1. Understand addictive qualities apply to us all
Impulsive or addictive types of behaviors can be hard to detect, precisely because of the belief that addictions only operate in extremes, related to a select few substances. Instead, addiction is on a spectrum. In Eight Step Recovery, Valeria Mason-John uses the teachings of Buddhism to recover from addictive qualities. “Human nature has an inbuilt tendency toward addiction… Thinking itself can have an addictive quality to it… We live in a world where many of us self-medicate in response to hardship.”
Explore with honesty and compassion the areas of life where you have addictive tendencies. Start with awareness.
2. Get comfortable with uncomfortable feelings
We’ve all been there. You arrive somewhere, start to feel a little self-conscious, bored, or anxious, and before you know it, your phone’s in your hand, you’re scrolling on Instagram, or watching YouTube, and avoiding the uncomfortable feeling.
These behaviors are often ways of avoiding pain or suffering. If you can withstand difficulty, you can break the cycle of distraction and better manage addictive behaviors.
The most effective way of doing this is practicing mindfulness. Learn to sit with thoughts, feelings, sensations and emotions without judgment or resistance. Become curious.
3. Try to follow experience impulses, without acting upon them
Impulsivity and addiction go hand-in-hand. A craving arises, the desire to fulfil that craving follows, and without a second’s break, the movement to act out follows. It might seem that this is all one instinctive movement, but in truth, there’s always a possibility to slow down, to witness the impulse, feel the craving, and avoid behaving in a way that perpetuates the behavior.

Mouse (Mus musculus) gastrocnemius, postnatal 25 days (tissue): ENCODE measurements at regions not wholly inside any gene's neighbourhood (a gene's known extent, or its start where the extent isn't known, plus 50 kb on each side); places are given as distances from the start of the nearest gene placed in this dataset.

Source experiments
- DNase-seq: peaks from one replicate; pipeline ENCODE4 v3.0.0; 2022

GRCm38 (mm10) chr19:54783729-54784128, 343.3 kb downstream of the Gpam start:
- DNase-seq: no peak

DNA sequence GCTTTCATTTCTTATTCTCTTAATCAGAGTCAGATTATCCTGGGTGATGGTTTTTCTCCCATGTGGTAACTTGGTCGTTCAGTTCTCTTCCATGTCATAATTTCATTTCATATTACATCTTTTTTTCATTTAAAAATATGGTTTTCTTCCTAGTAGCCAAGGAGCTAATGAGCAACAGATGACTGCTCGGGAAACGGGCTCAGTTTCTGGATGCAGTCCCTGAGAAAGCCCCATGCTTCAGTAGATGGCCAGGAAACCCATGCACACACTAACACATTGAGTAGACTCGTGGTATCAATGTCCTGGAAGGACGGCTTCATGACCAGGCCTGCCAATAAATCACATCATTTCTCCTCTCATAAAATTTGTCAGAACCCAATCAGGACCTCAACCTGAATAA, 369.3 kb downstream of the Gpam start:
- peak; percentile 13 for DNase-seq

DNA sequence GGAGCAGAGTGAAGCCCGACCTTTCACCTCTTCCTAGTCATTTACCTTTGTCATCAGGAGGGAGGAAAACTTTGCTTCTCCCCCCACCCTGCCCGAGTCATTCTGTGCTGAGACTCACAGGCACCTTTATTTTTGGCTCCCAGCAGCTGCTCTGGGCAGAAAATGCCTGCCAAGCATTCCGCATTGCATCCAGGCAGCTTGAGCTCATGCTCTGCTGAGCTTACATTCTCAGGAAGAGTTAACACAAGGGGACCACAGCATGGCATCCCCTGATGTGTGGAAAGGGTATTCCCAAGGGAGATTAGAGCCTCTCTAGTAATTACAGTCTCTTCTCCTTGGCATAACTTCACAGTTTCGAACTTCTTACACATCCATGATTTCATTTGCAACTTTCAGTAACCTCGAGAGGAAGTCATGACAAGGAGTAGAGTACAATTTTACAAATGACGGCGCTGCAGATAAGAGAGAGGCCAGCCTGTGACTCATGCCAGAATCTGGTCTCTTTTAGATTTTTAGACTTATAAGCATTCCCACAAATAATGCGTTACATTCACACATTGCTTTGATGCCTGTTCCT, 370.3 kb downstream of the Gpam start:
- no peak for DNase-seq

It takes time and self-awareness, but with effort, your ability to control impulses will improve. In my experience, this operates across the board. It doesn’t discriminate. So if you’re looking to improve impulsivity with social media use, you’ll have to practice the same with food, sex, and other cravings.
4. Take time out
And, last but not least, something the trend of dopamine fasting gets right is the value of time taken away from the addictive technologies and apps we find ourselves surrounded in. Make detoxing part of your wellness plan, in whatever way that looks for you — perhaps one day per week in nature without your phone or laptop, or the occasional retreat.
Fads are fads, trends are trends. Although it’s tempting to prove or disprove their effectiveness, why not try to distill what works, let go of what doesn’t, and optimize its application in your own life? The science of dopamine fasting might be questionable, but the benefits of its application aren’t.
Unfortunately, we live in a world of over-stimulation and environments full of triggers for impulsive or addictive behavior. Working against this takes effort and patience. But the reward is a form of freedom away from the temporary relief of the occasional dopamine hit. And that’s a pleasure that doesn’t depend on anything outside of you.